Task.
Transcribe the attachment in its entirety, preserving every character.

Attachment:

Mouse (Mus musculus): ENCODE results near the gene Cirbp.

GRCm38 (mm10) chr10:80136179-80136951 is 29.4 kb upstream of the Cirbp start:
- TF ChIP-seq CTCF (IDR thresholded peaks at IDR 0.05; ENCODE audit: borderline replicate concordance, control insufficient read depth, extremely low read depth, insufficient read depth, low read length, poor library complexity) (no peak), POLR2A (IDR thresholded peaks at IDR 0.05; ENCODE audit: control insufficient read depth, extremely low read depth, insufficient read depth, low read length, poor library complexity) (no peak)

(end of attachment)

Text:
Mouse (Mus musculus): ENCODE results near the gene Cirbp.

GRCm38 (mm10) chr10:80136179-80136951 is 29.4 kb upstream of the Cirbp start:
- TF ChIP-seq CTCF (IDR thresholded peaks at IDR 0.05; ENCODE audit: borderline replicate concordance, control insufficient read depth, extremely low read depth, insufficient read depth, low read length, poor library complexity) (no peak), POLR2A (IDR thresholded peaks at IDR 0.05; ENCODE audit: control insufficient read depth, extremely low read depth, insufficient read depth, low read length, poor library complexity) (no peak)